- Being the first foreigner ever to compete in Naadam, Mongolia’s national wrestling tournament. Though the average match lasts 15 seconds, against the second ranked wrestler, I lasted a good 45 seconds. The secret was avoiding my opponent for the first 40 of those. Celebrated with a boiled sheeps head for dinner washed down with fermented horse milk vodka.
- Completing a 10-day Vipassana silent meditation retreat in Indonesia. Truly an amazing experience: waking at 4am each day, meditating for 12 hours with short breaks, not eating after noon, and avoiding speech and eye contact. Still trying to keep up my meditation practice as it can be an incredibly powerful mental tool, and Papa thought it was interesting enough to have just completed the course on his own! More detailed account of my experience here.
- Traveling with Mama, Papa, and Jenny across China, again with Jenny in Malaysia, and meeting new baby cousins in Atlanta and Portland.
- Attending Game 7 of the World Series with my cousin Jon and cheering our childhood team the St. Louis Cardinals winning the championship in Busch Stadium!
- Closing out the year with backpacking through Central America: exploring epic ruins, relaxing on pristine beaches, and hiking/rafting/zipping through the jungle.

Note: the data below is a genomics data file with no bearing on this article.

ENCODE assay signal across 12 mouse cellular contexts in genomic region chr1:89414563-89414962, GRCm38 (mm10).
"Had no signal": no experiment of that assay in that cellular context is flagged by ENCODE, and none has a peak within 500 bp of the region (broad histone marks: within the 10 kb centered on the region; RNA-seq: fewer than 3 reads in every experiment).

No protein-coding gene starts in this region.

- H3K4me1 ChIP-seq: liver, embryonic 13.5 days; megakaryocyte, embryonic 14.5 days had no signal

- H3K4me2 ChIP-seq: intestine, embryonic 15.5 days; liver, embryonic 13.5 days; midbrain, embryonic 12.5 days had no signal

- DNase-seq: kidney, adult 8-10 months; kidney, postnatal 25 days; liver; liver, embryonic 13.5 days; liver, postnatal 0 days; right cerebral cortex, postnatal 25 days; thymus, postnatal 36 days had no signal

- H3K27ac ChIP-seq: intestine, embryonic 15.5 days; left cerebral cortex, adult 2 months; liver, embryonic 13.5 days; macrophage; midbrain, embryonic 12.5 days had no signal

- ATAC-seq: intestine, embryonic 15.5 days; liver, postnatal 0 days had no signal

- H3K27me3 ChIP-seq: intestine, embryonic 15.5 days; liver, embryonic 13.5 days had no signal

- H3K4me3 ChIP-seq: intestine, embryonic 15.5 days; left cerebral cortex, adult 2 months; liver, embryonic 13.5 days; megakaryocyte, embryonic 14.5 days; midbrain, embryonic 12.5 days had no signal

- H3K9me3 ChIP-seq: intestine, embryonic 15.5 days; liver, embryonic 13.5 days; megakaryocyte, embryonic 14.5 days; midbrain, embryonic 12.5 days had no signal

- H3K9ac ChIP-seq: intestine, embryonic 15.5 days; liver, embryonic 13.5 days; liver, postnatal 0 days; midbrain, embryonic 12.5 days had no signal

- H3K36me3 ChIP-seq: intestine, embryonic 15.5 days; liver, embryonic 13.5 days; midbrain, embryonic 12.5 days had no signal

Very much looking forward to what 2012 will bring!
(“Meditation blue jeans: Part I”, describes my path to the 10-day Vipassana silent meditation course. “Meditation blue jeans: Part II”, is about the experience of taking the course. Part III concludes below.)
The silence was peaceful. The mild hunger was cleansing. The free time under a tree was relaxing. Except when dragonflies would start to hover above me, I was convinced they thought I was a carcass.
Days 7, 8, and 9 flew by as we doubled down to wring the most out of this experience. Goenka exhorted us in the evening discourses to use the “deep mental surgery” to uproot insecurities and sow equanimity. By day 10 I was boiling eager to apply in the real world what I had learned over 112 hours of meditation. My coursemates were of a similar disposition: eye contact was unnecessary to feel the growing groundswell of excitement. After the morning session on day 10, we were invited to start speaking again. The day went quickly, the time inbetween sessions devoted to sharing our experiences with one another.